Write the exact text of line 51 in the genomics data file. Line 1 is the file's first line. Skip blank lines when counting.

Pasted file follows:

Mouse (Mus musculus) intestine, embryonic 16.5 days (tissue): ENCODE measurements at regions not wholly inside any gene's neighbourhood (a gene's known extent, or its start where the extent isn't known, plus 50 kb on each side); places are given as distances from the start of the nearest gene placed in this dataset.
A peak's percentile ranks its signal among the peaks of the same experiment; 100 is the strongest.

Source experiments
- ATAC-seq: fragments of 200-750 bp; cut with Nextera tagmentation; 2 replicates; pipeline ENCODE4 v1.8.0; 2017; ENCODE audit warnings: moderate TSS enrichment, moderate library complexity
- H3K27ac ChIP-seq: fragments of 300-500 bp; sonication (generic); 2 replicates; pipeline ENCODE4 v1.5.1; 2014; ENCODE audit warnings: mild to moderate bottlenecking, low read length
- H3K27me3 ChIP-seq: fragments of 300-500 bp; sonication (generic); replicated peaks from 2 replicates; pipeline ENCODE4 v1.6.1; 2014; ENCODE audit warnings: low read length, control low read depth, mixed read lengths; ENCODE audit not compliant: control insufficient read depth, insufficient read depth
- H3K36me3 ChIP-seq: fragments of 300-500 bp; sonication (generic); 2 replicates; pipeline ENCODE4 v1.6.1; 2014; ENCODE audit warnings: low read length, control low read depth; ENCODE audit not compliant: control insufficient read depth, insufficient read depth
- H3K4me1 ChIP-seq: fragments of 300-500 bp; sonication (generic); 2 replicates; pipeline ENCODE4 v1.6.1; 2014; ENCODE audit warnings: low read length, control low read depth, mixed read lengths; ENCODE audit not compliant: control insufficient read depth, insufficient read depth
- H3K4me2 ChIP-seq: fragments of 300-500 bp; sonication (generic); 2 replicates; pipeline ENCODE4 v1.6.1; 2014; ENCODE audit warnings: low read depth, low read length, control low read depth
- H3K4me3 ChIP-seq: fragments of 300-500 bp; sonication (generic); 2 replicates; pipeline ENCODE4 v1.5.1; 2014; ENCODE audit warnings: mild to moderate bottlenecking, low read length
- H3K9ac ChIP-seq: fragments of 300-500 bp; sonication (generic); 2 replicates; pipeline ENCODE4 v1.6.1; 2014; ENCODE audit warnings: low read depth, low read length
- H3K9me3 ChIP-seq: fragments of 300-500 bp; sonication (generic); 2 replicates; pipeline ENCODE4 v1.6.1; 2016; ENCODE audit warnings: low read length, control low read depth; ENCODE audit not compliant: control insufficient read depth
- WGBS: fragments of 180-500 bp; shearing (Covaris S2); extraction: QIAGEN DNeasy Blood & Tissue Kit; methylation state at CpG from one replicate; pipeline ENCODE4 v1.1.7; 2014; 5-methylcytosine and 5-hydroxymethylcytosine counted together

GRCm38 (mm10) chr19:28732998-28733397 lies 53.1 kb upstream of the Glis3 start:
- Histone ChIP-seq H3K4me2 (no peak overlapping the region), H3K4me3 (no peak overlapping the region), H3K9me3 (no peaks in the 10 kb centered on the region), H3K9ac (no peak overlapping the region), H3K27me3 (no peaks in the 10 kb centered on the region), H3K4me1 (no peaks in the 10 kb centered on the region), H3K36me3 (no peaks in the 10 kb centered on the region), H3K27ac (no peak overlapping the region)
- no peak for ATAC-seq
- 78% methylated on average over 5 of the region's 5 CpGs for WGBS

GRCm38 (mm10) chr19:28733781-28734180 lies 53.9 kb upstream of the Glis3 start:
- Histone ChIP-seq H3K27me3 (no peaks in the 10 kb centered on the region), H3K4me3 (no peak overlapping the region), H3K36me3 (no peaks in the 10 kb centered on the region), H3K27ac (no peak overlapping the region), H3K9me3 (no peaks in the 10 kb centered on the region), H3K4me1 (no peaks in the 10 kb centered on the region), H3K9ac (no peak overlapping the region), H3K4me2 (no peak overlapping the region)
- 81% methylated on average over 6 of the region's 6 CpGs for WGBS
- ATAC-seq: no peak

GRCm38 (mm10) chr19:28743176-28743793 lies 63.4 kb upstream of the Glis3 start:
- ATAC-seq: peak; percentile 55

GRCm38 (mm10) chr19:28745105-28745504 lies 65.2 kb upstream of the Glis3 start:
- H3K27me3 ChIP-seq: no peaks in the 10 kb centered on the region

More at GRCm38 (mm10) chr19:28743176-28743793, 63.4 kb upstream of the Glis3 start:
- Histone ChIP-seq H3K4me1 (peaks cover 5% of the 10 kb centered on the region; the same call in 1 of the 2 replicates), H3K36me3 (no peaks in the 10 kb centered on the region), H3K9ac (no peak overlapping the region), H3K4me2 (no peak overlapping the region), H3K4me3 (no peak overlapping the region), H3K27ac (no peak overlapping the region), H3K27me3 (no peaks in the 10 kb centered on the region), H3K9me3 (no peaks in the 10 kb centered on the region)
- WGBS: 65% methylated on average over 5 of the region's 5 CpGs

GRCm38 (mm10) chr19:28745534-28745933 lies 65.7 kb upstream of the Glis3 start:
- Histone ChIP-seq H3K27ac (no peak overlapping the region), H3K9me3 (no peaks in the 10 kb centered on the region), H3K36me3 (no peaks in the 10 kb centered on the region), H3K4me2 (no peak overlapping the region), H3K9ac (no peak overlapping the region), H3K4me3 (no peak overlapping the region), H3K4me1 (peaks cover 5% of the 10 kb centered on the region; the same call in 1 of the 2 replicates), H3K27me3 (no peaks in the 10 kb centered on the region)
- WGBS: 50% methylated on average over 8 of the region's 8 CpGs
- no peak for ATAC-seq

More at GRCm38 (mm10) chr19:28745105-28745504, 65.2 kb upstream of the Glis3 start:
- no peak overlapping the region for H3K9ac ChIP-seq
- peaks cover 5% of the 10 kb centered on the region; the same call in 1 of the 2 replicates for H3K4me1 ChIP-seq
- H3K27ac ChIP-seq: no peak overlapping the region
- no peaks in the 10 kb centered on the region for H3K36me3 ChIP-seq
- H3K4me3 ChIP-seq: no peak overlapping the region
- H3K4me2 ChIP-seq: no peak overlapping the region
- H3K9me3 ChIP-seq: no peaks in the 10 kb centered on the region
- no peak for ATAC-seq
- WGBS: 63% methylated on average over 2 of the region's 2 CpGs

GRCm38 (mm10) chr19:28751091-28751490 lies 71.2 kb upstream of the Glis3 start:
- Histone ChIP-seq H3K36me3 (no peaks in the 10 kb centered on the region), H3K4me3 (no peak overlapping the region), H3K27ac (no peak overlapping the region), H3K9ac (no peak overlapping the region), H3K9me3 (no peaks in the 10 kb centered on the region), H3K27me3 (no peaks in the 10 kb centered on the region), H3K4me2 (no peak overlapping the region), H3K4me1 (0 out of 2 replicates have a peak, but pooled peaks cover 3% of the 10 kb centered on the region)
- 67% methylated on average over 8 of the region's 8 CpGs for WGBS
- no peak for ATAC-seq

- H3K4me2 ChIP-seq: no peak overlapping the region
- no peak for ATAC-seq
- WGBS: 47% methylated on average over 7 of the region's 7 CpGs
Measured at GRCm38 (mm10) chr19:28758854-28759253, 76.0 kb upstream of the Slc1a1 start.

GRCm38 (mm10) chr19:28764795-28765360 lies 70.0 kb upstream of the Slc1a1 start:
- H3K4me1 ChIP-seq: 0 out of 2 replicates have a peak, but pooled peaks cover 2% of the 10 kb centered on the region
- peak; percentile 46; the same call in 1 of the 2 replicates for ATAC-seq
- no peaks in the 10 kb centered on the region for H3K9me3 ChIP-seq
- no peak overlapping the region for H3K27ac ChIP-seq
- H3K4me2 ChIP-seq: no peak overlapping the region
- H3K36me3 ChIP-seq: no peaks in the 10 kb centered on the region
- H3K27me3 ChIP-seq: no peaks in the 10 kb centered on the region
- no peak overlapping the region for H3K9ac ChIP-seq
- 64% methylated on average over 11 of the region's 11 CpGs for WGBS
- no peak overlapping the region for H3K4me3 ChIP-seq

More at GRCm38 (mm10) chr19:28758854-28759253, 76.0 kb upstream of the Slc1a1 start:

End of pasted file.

GRCm38 (mm10) chr19:28764795-28765360 lies 70.0 kb upstream of the Slc1a1 start: